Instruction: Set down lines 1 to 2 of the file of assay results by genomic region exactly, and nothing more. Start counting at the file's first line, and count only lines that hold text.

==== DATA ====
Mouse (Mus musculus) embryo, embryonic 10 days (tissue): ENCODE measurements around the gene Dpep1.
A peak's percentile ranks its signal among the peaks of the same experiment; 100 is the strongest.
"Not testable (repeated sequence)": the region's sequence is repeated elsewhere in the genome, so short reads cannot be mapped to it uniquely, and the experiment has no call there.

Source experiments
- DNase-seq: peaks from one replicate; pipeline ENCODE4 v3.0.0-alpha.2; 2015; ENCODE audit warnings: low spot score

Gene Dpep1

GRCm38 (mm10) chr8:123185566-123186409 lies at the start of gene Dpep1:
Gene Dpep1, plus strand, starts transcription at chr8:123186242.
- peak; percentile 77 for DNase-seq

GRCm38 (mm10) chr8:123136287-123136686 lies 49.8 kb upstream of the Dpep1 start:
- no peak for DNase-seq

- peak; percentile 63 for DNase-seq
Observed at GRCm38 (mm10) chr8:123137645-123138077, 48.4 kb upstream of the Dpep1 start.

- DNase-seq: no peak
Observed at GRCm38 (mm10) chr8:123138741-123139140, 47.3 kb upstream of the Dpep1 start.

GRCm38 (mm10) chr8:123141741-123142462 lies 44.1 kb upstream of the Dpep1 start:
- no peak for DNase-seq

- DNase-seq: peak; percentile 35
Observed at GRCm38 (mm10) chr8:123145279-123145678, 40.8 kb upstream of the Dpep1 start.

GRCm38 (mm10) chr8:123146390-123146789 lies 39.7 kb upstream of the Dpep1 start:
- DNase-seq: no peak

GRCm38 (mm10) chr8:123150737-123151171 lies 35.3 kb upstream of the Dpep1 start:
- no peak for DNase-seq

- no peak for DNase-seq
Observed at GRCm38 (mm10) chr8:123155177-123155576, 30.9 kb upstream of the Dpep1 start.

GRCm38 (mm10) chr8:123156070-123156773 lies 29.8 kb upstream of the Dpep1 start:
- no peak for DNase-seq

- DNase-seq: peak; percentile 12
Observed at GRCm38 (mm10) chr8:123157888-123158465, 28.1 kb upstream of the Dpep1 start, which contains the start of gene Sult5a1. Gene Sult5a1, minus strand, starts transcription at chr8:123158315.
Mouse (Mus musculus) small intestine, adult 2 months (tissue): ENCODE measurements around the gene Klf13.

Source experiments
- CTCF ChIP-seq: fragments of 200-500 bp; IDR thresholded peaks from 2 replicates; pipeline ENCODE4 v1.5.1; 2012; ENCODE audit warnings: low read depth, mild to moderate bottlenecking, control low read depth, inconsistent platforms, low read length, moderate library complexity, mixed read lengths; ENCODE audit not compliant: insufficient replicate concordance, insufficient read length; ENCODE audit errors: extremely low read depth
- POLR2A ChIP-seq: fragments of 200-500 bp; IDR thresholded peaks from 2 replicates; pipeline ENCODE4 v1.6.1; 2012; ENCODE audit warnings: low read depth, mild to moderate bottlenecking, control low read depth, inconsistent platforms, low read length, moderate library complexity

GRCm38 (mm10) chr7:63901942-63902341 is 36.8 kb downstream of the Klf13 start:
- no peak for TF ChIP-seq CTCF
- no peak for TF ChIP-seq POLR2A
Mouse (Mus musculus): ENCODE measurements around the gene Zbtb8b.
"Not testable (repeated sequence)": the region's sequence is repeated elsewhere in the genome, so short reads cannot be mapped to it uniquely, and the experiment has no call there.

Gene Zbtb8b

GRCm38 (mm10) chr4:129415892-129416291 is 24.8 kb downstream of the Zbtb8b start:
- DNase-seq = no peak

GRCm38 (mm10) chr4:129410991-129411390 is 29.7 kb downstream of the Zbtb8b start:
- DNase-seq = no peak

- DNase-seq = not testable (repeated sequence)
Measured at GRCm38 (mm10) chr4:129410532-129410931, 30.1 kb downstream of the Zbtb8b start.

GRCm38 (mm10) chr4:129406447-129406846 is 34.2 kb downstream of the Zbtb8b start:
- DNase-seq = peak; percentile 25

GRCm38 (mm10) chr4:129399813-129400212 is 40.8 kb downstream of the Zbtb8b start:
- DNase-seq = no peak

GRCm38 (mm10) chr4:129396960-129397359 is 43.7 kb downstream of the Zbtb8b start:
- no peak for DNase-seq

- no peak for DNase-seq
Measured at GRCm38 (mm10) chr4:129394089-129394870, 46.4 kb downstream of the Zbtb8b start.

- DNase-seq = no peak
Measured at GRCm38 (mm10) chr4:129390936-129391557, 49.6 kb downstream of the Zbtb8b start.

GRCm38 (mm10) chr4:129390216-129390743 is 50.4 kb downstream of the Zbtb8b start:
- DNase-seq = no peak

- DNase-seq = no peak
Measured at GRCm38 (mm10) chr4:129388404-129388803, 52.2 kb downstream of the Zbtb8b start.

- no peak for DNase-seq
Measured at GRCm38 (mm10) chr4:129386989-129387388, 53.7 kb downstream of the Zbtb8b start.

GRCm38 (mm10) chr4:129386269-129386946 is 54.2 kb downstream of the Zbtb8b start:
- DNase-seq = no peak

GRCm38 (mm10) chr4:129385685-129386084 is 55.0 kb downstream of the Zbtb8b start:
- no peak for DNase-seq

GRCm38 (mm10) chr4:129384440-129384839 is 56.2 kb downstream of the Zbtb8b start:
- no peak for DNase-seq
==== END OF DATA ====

Mouse (Mus musculus) embryo, embryonic 10 days (tissue): ENCODE measurements around the gene Dpep1.
A peak's percentile ranks its signal among the peaks of the same experiment; 100 is the strongest.